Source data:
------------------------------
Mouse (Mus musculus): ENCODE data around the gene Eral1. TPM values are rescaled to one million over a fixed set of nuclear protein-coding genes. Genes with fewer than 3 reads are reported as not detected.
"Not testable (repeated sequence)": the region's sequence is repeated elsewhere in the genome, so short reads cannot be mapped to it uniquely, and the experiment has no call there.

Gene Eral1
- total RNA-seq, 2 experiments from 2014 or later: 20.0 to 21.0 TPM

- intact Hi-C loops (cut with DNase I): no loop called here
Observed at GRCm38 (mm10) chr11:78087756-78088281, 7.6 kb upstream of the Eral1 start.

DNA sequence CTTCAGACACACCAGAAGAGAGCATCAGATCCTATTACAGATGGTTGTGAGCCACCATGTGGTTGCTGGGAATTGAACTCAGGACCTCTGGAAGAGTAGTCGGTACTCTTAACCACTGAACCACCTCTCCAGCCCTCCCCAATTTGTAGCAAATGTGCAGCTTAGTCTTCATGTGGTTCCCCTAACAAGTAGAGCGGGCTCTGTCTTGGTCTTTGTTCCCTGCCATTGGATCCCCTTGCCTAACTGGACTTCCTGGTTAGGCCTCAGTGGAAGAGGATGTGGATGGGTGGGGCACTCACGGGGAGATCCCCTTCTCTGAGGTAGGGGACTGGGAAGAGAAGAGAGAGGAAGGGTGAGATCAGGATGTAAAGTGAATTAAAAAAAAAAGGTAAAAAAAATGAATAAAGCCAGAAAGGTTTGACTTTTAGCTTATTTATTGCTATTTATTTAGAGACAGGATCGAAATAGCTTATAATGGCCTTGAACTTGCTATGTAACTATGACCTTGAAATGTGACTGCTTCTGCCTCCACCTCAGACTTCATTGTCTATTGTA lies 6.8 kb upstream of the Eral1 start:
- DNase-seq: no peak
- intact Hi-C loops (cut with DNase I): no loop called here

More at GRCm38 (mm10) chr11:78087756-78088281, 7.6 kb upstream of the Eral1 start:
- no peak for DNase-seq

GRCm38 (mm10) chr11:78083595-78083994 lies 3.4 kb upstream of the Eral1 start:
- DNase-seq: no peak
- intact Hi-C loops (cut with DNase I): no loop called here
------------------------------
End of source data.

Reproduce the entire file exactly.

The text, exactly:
Mouse (Mus musculus): ENCODE data around the gene Eral1. TPM values are rescaled to one million over a fixed set of nuclear protein-coding genes. Genes with fewer than 3 reads are reported as not detected.
"Not testable (repeated sequence)": the region's sequence is repeated elsewhere in the genome, so short reads cannot be mapped to it uniquely, and the experiment has no call there.

Gene Eral1
- total RNA-seq, 2 experiments from 2014 or later: 20.0 to 21.0 TPM

- intact Hi-C loops (cut with DNase I): no loop called here
Observed at GRCm38 (mm10) chr11:78087756-78088281, 7.6 kb upstream of the Eral1 start.

DNA sequence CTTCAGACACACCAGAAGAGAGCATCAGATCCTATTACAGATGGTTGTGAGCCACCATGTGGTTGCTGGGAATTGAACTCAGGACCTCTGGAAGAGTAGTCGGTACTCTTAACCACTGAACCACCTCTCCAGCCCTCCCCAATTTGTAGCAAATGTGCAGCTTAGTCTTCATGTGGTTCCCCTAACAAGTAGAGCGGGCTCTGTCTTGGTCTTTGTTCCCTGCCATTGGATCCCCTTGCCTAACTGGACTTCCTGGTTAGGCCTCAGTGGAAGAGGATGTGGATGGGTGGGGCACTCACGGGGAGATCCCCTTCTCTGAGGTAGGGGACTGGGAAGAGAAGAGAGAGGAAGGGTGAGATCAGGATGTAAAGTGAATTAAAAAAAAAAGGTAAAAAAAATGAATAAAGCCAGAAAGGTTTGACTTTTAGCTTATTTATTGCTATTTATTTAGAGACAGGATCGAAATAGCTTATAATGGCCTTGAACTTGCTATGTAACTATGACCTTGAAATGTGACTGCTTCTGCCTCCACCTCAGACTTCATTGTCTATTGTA lies 6.8 kb upstream of the Eral1 start:
- DNase-seq: no peak
- intact Hi-C loops (cut with DNase I): no loop called here

More at GRCm38 (mm10) chr11:78087756-78088281, 7.6 kb upstream of the Eral1 start:
- no peak for DNase-seq

GRCm38 (mm10) chr11:78083595-78083994 lies 3.4 kb upstream of the Eral1 start:
- DNase-seq: no peak
- intact Hi-C loops (cut with DNase I): no loop called here